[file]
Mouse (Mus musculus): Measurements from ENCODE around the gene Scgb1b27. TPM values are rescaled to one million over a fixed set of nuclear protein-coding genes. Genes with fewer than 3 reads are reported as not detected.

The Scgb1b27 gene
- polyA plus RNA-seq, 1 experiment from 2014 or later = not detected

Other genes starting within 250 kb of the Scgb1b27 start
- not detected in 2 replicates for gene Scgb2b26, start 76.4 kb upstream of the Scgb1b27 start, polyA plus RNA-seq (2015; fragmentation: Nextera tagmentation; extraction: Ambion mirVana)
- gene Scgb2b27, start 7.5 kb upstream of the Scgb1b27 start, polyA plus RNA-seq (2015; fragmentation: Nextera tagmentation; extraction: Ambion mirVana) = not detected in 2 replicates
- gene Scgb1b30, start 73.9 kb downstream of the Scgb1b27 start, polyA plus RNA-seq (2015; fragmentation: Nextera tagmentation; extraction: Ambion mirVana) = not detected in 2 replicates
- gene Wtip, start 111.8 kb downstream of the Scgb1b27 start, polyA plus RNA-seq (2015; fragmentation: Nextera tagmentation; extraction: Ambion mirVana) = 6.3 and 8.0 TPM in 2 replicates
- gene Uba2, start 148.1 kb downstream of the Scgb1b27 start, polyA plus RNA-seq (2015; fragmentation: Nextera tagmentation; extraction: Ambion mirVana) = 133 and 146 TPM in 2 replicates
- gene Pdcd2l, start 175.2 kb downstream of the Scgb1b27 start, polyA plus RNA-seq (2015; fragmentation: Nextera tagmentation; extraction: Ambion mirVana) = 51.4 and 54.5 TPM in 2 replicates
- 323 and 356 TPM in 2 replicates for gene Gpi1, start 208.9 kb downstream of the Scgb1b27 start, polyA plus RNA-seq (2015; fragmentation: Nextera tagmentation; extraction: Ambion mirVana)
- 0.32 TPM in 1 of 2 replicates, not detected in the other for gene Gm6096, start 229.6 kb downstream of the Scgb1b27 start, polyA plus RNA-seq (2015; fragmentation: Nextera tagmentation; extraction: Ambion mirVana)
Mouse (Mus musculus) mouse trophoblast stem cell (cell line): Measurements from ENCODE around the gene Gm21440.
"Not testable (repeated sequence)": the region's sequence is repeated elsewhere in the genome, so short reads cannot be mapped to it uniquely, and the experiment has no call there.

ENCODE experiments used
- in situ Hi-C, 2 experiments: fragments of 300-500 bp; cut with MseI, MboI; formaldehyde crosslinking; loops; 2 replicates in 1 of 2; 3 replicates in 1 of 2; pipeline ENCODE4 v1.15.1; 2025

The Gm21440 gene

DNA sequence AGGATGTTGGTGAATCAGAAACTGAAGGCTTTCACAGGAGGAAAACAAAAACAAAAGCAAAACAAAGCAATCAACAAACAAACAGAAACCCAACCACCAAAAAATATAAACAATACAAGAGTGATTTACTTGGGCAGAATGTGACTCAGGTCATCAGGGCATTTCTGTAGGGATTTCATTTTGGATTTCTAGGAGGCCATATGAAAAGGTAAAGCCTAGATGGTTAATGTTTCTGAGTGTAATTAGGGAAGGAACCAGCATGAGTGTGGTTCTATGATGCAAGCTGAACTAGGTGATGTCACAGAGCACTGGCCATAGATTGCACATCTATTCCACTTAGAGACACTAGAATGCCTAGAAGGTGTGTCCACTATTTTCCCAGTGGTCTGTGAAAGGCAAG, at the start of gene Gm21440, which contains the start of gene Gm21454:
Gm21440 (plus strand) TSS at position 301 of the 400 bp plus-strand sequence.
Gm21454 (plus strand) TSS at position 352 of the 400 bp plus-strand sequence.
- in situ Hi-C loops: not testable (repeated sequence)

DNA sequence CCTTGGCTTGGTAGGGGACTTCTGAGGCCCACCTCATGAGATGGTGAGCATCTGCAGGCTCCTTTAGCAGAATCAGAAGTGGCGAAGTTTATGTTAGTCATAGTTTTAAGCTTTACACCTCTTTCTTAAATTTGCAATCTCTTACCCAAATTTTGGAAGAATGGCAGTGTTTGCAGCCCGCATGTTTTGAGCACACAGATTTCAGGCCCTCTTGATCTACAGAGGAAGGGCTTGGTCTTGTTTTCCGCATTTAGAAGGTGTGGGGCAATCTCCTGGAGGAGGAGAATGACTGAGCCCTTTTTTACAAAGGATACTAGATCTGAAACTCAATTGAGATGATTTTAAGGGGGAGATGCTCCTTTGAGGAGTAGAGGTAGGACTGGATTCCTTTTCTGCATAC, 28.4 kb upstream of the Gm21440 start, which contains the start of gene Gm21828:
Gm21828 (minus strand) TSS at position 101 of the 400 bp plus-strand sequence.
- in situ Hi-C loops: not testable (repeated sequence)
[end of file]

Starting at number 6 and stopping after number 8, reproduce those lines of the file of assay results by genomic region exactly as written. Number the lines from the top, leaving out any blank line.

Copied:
- gene Scgb2b27, start 7.5 kb upstream of the Scgb1b27 start, polyA plus RNA-seq (2015; fragmentation: Nextera tagmentation; extraction: Ambion mirVana) = not detected in 2 replicates
- gene Scgb1b30, start 73.9 kb downstream of the Scgb1b27 start, polyA plus RNA-seq (2015; fragmentation: Nextera tagmentation; extraction: Ambion mirVana) = not detected in 2 replicates
- gene Wtip, start 111.8 kb downstream of the Scgb1b27 start, polyA plus RNA-seq (2015; fragmentation: Nextera tagmentation; extraction: Ambion mirVana) = 6.3 and 8.0 TPM in 2 replicates